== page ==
1
$\begingroup$

I have the following simple regression outcome model: Y = b0 + b1*X + e, with X being potentially correlated with e. I have an instrumental variable Z correlated with X and assumed not correlated with e.

I understand that if I use an exposure model X = a0 + a1*IV + u, then I can use E(X) estimated with this model as the independent variable in the outcome model to get a corrected value for b1, because E(X) and e are not correlated.

I also understand that if I estimate the residuals from the exposure model and use it as a variable in the outcome model as Y = b0 + b1*X + b2*residuals + e, then we can test if b2=0 to test for endogeneity because b2=0 → cov(u,e)=0 → cov(X,e)=0.

What I don't understand is why by using the model including the residuals we get the same corrected regression coefficient b1 that we can find by using E(X) in the outcome model. So in other words we have:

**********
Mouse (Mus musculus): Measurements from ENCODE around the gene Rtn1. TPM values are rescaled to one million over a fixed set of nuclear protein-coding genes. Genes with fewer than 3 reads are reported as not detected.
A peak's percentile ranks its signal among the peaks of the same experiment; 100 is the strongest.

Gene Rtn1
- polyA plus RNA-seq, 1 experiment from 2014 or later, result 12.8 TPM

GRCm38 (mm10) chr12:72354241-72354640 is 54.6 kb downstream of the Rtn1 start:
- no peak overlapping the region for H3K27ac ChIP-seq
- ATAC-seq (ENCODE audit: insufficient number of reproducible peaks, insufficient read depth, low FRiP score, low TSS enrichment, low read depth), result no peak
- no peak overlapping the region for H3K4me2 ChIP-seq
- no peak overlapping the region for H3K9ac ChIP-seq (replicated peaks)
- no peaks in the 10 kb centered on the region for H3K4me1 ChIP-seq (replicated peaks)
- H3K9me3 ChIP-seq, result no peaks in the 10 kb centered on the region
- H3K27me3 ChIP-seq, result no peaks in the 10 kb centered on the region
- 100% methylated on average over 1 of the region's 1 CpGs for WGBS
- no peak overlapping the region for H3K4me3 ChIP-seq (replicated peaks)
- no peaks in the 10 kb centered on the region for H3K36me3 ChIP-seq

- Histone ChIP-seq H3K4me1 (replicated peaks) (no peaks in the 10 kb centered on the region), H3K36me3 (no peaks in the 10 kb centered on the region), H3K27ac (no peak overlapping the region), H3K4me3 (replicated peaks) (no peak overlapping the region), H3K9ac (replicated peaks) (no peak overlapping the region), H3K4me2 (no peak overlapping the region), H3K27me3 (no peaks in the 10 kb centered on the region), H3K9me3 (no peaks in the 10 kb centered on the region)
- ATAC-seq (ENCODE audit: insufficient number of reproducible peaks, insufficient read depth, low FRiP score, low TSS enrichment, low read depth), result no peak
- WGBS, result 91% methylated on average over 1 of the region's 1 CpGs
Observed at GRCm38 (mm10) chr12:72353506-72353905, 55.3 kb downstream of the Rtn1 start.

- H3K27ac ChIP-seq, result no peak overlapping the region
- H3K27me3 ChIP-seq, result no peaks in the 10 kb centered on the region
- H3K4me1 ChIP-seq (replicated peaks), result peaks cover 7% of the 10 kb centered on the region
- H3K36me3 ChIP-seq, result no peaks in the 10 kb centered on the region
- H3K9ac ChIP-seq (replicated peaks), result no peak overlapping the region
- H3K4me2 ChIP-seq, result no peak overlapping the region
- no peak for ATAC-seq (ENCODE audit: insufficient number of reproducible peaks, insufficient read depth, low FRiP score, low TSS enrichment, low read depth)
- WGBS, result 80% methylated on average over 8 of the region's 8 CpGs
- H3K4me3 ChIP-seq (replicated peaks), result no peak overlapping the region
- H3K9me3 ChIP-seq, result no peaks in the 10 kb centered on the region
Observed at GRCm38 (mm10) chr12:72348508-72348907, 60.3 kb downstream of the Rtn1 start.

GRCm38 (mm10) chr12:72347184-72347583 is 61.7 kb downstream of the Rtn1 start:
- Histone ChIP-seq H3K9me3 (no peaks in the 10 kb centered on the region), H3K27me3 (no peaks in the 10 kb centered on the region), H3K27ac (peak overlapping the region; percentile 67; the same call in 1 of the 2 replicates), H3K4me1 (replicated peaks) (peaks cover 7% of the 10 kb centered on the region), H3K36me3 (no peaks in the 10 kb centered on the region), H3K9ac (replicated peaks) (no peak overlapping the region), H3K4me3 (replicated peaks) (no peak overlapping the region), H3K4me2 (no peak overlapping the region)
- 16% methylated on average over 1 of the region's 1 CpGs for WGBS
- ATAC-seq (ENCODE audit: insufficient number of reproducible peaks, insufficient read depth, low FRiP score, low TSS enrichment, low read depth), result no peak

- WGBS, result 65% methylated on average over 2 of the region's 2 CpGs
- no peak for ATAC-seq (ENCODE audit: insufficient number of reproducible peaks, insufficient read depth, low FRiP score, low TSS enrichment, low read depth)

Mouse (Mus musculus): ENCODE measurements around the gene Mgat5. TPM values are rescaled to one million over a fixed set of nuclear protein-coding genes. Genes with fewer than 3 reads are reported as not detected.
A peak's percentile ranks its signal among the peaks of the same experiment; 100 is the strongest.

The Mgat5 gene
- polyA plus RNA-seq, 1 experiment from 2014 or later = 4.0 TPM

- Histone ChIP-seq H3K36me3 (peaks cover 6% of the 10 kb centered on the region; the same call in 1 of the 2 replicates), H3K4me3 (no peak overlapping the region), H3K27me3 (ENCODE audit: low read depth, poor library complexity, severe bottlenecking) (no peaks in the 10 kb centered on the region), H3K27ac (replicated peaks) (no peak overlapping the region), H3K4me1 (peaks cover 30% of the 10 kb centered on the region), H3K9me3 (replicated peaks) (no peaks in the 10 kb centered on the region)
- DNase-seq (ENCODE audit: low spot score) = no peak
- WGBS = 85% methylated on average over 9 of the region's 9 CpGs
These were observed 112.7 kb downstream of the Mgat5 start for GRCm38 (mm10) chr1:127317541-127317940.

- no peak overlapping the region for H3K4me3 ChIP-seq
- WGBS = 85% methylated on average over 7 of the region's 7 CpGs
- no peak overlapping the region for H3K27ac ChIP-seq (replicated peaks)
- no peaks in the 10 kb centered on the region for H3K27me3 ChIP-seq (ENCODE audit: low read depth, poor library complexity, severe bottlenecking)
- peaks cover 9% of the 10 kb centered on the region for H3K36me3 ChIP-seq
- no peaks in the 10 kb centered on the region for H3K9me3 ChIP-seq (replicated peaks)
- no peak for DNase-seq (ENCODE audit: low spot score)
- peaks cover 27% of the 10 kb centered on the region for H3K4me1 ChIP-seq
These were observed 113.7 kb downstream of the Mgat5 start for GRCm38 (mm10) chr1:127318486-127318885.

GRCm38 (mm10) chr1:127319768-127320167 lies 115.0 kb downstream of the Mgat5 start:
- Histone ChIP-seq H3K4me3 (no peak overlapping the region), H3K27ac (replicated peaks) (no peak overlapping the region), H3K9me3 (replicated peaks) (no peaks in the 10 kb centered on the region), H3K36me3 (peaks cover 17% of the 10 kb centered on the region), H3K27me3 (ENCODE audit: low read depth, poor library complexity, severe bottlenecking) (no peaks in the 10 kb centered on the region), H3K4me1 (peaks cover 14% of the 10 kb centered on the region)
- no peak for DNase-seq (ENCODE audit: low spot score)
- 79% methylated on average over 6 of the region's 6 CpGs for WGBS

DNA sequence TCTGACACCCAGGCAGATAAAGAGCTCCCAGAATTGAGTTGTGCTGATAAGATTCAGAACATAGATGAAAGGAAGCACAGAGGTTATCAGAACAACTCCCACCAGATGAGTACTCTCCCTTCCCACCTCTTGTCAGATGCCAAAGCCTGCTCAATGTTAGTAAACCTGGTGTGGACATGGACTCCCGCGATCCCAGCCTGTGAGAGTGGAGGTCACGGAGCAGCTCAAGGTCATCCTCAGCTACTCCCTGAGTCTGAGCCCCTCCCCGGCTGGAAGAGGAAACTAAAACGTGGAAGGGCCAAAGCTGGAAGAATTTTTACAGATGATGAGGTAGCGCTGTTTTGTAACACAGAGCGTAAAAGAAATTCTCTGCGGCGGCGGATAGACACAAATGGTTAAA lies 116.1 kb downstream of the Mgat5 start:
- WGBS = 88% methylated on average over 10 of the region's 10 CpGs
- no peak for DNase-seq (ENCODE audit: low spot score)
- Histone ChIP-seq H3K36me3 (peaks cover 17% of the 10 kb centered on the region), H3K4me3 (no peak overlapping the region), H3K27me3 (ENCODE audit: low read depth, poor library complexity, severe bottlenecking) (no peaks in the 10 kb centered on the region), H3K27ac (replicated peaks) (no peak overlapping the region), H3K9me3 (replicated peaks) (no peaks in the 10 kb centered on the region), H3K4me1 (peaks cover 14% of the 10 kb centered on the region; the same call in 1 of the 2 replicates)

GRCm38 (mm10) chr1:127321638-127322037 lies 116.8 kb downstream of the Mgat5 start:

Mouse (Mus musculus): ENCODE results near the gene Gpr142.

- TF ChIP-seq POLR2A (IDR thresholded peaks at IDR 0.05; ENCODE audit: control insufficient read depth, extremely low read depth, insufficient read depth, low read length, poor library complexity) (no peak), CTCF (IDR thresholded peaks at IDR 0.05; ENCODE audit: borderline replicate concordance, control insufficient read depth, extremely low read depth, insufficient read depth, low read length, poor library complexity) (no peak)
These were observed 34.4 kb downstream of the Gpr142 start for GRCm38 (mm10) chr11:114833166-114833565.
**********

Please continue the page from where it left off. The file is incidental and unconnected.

Y= b0 + b1*E(X)

Y= b0 + b1*X + b2*residuals

Why do these two models return the same value for b1?

$\endgroup$

Your Answer

By clicking “Post Your Answer”, you agree to our terms of service, privacy policy and cookie policy

Browse other questions tagged or ask your own question.